ESDs have a direct impact on vessel propulsion efficiency by reducing hull resistance and improving propeller thrust. Wärtsilä offers pre- and post-swirl devices such as Wartsila EnergoFlow and Wärtsilä EnergoProFin as well as high-performance hull coatings to reduce resistance and fouling. Installing a replacement propeller that is optimised for the vessel’s current operational profile also offers significant potential benefits. Depending on the vessel type, energy savings in the region of 5–10% can be achieved by combining ESDs and an optimised propeller. The problem is that many younger vessels already have ESDs installed, so the room for improvement is limited. For this reason we may see alternative ESDs such as air lubrication systems and wind rotors – which are also part of the Wärtsilä portfolio – continue to gain traction in the market.

Shaft generator systems

Shaft generator systems, which have been around for several decades, aim to cover a vessel’s onboard electricity needs while sailing by utilising the main engine as opposed to the auxiliary engines. With the help of modern converter technologies and software, these systems can produce electricity across a wide engine rpm range. Due to their positive impact on a vessel’s Energy Efficiency Design Index (EEDI – the corresponding index to EEXI for newbuilds) they are now standard onboard most newbuilds, and with the rapidly approaching EEXI deadline there has been a huge increase in demand in the retrofit market as well.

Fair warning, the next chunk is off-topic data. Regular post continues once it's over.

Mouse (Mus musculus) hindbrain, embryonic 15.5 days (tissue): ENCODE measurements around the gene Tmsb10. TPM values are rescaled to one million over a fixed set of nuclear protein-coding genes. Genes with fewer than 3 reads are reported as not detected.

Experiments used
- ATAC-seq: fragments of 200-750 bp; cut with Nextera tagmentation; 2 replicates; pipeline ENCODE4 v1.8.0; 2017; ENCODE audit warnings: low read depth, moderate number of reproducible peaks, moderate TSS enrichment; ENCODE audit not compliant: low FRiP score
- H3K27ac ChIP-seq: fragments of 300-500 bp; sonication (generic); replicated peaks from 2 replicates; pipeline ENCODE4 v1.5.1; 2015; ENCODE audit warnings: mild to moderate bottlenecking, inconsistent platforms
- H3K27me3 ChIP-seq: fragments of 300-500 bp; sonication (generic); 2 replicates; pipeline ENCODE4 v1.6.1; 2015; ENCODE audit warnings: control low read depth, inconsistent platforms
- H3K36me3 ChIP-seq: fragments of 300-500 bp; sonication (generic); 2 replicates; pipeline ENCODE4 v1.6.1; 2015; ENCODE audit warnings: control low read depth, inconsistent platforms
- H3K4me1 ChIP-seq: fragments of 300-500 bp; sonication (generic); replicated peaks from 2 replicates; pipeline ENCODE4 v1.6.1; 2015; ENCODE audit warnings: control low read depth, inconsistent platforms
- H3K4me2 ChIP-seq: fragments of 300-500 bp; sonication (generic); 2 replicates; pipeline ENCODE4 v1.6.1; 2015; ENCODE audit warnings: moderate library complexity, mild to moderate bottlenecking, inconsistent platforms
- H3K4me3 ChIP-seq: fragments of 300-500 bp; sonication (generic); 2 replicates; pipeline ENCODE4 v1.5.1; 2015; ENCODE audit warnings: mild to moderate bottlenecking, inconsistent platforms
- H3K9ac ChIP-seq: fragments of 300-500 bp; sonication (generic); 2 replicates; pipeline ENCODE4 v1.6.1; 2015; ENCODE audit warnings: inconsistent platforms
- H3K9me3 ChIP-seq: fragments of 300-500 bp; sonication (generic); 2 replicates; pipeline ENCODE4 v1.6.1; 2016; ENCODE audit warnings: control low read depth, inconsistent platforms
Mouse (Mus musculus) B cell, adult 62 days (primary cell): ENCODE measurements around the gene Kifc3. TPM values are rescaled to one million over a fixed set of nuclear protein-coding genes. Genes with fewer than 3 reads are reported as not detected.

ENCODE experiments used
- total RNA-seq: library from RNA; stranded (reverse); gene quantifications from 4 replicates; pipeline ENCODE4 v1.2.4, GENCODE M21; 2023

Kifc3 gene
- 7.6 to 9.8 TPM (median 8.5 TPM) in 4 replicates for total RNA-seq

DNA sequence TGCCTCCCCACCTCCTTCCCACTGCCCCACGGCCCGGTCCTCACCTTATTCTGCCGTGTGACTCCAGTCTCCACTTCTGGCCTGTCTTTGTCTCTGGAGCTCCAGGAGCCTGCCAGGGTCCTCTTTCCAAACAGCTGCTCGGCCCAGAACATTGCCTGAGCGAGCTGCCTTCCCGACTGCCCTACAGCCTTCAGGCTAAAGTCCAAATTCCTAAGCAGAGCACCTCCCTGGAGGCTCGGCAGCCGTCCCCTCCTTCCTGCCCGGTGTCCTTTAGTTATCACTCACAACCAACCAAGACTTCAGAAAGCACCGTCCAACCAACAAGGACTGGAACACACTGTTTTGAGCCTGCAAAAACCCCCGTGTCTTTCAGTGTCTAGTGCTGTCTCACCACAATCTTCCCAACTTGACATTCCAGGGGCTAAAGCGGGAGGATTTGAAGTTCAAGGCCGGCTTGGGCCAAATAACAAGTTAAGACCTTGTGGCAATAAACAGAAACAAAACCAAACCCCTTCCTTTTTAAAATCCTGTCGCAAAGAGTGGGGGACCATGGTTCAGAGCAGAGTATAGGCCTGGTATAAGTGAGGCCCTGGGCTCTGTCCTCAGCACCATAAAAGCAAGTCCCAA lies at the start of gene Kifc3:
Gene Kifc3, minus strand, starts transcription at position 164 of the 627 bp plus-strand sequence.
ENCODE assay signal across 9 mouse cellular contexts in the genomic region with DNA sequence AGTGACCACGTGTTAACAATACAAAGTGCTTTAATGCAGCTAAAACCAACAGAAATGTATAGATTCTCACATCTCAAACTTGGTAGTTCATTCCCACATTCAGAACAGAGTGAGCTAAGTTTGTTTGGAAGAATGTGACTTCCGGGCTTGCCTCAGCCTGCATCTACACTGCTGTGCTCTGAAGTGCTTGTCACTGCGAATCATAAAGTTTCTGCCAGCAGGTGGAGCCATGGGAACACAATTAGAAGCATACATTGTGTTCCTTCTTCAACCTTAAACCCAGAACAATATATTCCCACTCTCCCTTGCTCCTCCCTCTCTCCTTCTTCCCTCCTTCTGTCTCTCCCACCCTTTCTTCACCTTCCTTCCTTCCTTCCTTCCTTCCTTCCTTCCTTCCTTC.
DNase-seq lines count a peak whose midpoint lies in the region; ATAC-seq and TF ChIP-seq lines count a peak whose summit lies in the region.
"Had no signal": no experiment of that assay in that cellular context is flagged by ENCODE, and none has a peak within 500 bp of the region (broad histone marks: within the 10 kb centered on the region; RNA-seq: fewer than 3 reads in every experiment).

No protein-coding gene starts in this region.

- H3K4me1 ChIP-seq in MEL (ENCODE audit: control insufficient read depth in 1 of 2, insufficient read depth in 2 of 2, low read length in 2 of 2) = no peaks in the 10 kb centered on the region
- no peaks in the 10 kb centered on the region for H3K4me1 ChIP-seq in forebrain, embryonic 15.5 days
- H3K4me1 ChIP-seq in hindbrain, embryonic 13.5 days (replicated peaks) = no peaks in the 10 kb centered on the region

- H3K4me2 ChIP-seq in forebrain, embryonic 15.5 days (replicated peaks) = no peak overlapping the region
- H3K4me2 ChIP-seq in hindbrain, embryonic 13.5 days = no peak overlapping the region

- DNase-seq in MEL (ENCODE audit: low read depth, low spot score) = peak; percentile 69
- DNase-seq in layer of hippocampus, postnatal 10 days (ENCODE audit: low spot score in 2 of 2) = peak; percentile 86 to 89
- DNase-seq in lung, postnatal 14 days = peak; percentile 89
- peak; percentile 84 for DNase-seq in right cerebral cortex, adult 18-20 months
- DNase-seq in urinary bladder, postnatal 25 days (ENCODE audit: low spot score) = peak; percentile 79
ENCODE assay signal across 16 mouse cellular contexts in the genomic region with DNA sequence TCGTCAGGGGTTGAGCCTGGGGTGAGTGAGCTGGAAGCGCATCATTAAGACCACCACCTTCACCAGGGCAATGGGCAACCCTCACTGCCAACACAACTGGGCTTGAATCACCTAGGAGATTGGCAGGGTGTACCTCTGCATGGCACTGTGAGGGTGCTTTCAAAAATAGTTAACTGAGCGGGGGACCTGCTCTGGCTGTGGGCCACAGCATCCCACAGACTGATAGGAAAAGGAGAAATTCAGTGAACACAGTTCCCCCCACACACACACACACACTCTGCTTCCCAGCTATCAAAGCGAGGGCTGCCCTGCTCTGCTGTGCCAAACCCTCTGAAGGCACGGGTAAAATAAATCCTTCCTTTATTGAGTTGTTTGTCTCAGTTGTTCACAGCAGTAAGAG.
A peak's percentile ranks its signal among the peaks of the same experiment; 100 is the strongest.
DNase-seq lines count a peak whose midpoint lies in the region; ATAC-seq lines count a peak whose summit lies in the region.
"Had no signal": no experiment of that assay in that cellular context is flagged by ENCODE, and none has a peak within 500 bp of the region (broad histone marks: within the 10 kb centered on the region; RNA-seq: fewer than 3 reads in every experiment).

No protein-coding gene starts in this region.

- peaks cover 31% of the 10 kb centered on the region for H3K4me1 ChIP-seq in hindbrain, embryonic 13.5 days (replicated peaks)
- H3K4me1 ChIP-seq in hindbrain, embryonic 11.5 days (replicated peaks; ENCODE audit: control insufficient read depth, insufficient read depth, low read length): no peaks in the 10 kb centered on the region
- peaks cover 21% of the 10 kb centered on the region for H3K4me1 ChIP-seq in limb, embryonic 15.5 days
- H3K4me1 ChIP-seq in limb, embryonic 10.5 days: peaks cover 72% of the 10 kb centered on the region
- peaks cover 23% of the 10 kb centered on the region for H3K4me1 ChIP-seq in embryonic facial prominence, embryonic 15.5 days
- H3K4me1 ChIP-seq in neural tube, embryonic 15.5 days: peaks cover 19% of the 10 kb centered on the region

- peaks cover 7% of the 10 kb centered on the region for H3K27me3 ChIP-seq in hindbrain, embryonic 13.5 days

With the potential to improve a vessel’s energy efficiency by 3–5% and reduce both fuel costs and OPEX, shaft generator systems typically have an ROI of around five years for a bulker or tanker, and this period becomes even shorter as the number of sailing days increases. For vessels with existing ESDs, shaft generators are often seen as the next-best technical option to achieve EEXI compliance while reducing OPEX and positively impacting the CII rating. Over 550 vessels sailing today are benefiting from Wärtsilä shaft generator systems.


A hybrid system typically combines an energy storage system and a conventional engine. It is available as both a standard solution for newbuilds and as a retrofit solution for existing vessels. Wärtsilä has been piloting hybrid systems since the dawn of this technology, starting with an offshore vessel in 2011, and is now the market leader in hybrid systems for newbuilds and existing vessels alike.